The use of the drug ‘Molly’, which is being glamorized in songs by some Jamaican Trap artists, and which has been under the radar of the National Council for Drug Abuse for some time, is again becoming a cause for concern, as, among other things, it is being used to initiate the sexual ‘battery’ of unsuspecting women, at parties, according to reports.

Approximately a month ago, the Jamaican police also raised an alarm that the drug, also known as ‘ecstasy’, was reaching into the hands of students who were attending ‘pill parties’ and consuming Molly in food and drinks.

Around the same time, popular Spanish Town-based music selector Neako Fire, issued a warning to female party-goers to beware of men offering them drinks. In many cases, these free drinks were being spiked with Molly, by depraved persons and their cronies.

“Mi want every woman weh party- as a matter of fact, yuh nuh haffi party – yuh have a drugs weh name Molly weh di whole a di young deejay dem a sing bout now,” Neako said.

“Mi a advise di woman dem, don’t teck no drink from nobaddy when oonu guh a di event dem an guh a di party, caw di yute dem a buy oonu drink an a Molly oonu and den oou sex drive tun up, an den dem teck oonu weh and run battery pon oonu an dem suppm deh.”

According to the National Council on Drug Abuse, Molly, commonly known as ecstasy but with the scientific name methylenedioxy-methamphetamine (MDMA), which is a synthetic, mind-altering drug with hallucinogenic effects, is produced in improvised labs and packaged for cultural appeal to youths.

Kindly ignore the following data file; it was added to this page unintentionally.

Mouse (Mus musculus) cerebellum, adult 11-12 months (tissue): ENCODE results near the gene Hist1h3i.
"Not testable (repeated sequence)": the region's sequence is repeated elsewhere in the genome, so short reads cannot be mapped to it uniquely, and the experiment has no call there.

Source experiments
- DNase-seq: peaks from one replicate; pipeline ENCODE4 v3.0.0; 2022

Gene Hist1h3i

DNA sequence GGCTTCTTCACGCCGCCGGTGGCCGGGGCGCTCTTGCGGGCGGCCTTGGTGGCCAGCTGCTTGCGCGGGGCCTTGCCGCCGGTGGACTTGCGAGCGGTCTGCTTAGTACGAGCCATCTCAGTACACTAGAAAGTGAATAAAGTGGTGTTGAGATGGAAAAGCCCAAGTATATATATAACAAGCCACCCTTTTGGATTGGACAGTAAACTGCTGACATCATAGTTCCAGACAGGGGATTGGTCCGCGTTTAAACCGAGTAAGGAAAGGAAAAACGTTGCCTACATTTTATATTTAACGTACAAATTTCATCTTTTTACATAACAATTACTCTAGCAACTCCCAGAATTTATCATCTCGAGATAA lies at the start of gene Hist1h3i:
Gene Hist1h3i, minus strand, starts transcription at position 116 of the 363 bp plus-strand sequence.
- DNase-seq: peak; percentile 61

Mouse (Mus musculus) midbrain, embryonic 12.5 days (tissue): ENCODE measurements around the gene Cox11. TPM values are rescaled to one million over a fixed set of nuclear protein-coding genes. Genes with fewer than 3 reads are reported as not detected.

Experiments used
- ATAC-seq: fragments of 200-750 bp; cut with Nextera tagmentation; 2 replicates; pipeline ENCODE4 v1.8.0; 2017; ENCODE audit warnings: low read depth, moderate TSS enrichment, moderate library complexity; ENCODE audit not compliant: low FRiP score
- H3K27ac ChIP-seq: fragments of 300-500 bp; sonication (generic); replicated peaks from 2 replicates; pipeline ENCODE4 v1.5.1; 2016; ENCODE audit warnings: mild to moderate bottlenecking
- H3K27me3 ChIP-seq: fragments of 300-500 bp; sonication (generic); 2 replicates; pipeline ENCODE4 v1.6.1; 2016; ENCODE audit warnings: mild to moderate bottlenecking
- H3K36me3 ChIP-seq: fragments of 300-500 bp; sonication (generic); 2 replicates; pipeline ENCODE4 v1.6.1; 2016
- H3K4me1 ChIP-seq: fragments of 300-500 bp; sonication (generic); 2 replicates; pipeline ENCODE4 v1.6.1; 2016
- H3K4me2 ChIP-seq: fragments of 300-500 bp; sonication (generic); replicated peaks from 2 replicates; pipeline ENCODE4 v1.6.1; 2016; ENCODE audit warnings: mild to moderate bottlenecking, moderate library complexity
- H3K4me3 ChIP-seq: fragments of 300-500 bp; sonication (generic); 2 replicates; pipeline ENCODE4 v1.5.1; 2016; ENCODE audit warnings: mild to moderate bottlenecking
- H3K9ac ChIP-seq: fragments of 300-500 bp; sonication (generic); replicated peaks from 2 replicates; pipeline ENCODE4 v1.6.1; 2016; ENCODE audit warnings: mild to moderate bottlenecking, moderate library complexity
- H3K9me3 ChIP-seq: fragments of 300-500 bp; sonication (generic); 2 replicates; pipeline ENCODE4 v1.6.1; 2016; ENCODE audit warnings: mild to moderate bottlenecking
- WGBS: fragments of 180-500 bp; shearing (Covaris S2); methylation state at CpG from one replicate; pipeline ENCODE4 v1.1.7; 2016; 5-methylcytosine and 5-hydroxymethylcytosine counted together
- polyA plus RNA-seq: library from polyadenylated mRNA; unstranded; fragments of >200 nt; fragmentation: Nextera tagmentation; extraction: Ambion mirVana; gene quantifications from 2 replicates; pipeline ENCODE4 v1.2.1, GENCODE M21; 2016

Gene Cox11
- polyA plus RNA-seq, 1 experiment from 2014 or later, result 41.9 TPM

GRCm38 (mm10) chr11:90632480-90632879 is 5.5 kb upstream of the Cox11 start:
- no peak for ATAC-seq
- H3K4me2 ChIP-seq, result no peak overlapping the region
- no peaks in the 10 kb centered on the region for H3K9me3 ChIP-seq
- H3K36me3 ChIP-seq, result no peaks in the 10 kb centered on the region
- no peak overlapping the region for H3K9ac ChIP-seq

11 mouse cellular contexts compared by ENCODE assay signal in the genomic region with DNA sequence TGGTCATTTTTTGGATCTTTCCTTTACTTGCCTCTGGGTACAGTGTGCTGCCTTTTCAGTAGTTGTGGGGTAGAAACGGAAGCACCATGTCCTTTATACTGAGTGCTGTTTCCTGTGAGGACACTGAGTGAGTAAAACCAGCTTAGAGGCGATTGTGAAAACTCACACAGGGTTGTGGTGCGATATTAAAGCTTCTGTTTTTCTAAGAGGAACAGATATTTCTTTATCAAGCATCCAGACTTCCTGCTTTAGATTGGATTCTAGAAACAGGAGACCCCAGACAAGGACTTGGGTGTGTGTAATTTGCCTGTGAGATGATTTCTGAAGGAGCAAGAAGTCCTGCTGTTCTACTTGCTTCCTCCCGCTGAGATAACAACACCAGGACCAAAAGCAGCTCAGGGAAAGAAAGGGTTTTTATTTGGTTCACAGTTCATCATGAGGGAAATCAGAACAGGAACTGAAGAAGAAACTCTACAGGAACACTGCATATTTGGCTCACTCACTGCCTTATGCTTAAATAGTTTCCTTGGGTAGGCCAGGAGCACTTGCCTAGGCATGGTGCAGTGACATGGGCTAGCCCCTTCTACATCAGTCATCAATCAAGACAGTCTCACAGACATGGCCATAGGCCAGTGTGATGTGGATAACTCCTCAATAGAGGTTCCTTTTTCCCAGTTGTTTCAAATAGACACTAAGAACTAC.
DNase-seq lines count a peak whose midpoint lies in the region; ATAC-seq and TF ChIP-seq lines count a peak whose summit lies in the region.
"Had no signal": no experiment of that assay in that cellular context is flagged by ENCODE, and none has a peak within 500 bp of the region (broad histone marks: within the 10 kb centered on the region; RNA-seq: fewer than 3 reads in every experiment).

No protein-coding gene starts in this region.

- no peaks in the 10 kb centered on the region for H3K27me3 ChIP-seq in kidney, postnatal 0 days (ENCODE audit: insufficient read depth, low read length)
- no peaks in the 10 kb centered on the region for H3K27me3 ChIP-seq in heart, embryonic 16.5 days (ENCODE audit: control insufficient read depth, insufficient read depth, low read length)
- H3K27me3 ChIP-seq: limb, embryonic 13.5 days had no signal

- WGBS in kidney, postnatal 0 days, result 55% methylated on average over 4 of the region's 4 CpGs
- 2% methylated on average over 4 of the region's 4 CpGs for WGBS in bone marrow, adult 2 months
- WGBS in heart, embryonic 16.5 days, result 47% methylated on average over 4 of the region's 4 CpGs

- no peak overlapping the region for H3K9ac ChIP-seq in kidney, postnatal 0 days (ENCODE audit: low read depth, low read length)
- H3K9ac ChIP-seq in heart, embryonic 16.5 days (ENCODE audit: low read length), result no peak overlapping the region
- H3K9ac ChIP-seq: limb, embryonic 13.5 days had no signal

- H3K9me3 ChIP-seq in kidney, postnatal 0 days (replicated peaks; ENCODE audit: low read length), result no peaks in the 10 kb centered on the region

Molly, primarily used for recreational purposes, gives the desired effects of altered sensations, increased energy, empathy, and pleasure.

When taken orally, the effects begin within 30 to 45 minutes and last for three to six hours, but are often accompanied by “severe physical, psychological consequences and is potentially lethal”.

Among the signs of intoxication are increased energy, sense of pleasure, sociability and feeling of euphoria, but the negative effects may include sweating, muscle tension, increased heart rate, suppressed appetite, nausea, vomiting, blurred vision, grinding of teeth, jaw pain, anxiety, panic attacks, tremors and hallucination.

Withdrawal symptoms include confusion, panic and insomnia, which may last for weeks. At the same time, chronic abuse may result in severe depression, anxiety, paranoia, apathy, distortions in perception and memory and suicidal tendencies.

The drug can potentially impact the heart and blood via increased heart rate and blood pressure, possible cardiovascular failure induced by high body temperature and dehydration. It can also result in irreparable brain damage, internal bleeding in the lungs, liver damage and jaundice, kidney failure and muscle tension, rigidity and breakdown of skeletal muscle.

Artistes such as Popcaan and Bounty Killer have decried the use of Molly in the recent past, but the drug again came in for scrutiny on Sunday, after Dancehall artiste Lincoln 3Dot pointed to its abundance at events which he attended in Jamaica, and contended that the issue was not making the news as he had expected.